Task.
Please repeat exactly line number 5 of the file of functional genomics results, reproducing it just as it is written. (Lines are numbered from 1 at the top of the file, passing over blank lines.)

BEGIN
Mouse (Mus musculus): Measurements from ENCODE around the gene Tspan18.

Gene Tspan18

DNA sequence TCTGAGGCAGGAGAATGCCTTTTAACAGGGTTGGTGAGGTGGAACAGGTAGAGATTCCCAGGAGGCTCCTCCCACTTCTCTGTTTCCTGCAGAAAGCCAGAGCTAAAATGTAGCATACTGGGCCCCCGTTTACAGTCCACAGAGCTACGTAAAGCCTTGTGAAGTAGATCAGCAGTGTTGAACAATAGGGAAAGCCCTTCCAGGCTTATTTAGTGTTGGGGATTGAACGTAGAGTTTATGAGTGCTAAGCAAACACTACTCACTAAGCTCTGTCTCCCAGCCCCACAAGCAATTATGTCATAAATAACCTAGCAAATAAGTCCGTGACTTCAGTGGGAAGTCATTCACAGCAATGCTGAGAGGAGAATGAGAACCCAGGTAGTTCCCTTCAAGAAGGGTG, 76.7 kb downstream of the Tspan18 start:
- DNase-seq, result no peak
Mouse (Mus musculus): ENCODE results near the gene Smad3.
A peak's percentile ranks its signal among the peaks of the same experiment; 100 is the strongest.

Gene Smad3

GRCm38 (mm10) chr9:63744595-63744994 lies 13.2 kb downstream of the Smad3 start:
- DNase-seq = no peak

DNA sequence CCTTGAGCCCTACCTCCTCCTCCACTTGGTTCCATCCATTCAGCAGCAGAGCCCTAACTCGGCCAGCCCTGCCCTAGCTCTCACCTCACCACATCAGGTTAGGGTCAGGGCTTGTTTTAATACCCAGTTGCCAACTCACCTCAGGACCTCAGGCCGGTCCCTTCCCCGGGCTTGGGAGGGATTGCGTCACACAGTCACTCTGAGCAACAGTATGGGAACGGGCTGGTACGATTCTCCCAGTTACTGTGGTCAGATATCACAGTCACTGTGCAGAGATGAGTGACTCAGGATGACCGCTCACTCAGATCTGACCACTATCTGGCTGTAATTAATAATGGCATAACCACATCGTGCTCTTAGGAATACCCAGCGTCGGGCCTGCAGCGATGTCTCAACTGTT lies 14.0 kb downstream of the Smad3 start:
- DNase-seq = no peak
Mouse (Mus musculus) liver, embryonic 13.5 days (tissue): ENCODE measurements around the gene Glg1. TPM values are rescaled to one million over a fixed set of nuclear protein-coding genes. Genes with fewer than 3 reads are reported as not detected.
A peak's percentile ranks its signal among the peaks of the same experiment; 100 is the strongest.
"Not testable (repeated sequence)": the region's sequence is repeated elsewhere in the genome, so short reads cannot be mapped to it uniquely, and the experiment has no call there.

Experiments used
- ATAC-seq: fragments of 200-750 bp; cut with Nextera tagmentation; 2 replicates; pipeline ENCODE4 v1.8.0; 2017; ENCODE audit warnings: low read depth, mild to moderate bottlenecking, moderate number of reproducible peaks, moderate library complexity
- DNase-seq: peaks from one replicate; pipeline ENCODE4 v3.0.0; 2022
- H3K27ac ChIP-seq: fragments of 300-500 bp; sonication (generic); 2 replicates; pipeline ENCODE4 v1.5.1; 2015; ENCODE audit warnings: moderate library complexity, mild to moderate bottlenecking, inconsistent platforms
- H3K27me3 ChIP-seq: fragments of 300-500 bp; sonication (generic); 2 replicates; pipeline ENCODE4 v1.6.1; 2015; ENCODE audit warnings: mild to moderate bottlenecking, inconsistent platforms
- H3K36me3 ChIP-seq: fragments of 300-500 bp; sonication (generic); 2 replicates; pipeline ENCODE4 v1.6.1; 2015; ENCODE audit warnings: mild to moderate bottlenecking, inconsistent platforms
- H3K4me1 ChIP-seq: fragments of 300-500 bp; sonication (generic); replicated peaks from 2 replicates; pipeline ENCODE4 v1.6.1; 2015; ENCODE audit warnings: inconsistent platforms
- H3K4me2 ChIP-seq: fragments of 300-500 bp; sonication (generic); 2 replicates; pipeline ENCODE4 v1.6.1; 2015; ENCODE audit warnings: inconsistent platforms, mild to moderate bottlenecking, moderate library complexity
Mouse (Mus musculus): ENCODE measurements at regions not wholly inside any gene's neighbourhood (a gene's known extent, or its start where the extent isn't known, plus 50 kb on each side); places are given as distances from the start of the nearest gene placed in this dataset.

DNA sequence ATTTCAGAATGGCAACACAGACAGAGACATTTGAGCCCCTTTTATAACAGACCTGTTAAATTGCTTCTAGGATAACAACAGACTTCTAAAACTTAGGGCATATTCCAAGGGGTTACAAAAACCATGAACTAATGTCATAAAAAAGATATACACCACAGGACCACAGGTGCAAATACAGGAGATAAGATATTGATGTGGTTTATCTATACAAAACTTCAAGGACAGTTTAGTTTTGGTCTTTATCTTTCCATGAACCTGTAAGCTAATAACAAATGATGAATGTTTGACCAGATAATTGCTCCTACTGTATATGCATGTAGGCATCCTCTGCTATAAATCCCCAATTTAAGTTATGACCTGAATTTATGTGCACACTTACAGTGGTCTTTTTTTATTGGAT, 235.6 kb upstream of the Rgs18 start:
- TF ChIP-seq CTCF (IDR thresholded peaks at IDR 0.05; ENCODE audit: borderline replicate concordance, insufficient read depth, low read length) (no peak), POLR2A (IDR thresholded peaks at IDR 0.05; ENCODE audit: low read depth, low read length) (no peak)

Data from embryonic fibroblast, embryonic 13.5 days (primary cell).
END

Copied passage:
Mouse (Mus musculus): ENCODE results near the gene Smad3.